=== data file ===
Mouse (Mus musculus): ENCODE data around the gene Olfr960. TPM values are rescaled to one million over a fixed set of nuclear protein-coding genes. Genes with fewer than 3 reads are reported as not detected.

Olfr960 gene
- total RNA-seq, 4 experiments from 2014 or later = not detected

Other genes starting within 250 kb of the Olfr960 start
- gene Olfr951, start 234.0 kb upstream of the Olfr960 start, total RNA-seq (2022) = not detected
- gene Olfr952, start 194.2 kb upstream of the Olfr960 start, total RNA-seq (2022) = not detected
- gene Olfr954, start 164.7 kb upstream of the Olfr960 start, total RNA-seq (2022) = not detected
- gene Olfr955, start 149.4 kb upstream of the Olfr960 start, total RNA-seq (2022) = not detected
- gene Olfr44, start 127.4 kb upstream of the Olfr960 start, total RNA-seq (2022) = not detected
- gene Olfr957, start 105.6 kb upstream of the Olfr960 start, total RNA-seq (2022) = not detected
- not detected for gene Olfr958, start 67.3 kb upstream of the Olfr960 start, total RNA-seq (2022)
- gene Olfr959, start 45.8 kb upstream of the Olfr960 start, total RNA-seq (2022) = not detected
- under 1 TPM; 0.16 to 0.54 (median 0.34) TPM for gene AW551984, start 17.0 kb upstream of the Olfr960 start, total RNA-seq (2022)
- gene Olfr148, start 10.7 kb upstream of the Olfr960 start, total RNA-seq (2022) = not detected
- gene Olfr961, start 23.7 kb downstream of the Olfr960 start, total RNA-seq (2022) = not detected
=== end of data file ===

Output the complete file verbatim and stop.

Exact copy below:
Mouse (Mus musculus): ENCODE data around the gene Olfr960. TPM values are rescaled to one million over a fixed set of nuclear protein-coding genes. Genes with fewer than 3 reads are reported as not detected.

Olfr960 gene
- total RNA-seq, 4 experiments from 2014 or later = not detected

Other genes starting within 250 kb of the Olfr960 start
- gene Olfr951, start 234.0 kb upstream of the Olfr960 start, total RNA-seq (2022) = not detected
- gene Olfr952, start 194.2 kb upstream of the Olfr960 start, total RNA-seq (2022) = not detected
- gene Olfr954, start 164.7 kb upstream of the Olfr960 start, total RNA-seq (2022) = not detected
- gene Olfr955, start 149.4 kb upstream of the Olfr960 start, total RNA-seq (2022) = not detected
- gene Olfr44, start 127.4 kb upstream of the Olfr960 start, total RNA-seq (2022) = not detected
- gene Olfr957, start 105.6 kb upstream of the Olfr960 start, total RNA-seq (2022) = not detected
- not detected for gene Olfr958, start 67.3 kb upstream of the Olfr960 start, total RNA-seq (2022)
- gene Olfr959, start 45.8 kb upstream of the Olfr960 start, total RNA-seq (2022) = not detected
- under 1 TPM; 0.16 to 0.54 (median 0.34) TPM for gene AW551984, start 17.0 kb upstream of the Olfr960 start, total RNA-seq (2022)
- gene Olfr148, start 10.7 kb upstream of the Olfr960 start, total RNA-seq (2022) = not detected
- gene Olfr961, start 23.7 kb downstream of the Olfr960 start, total RNA-seq (2022) = not detected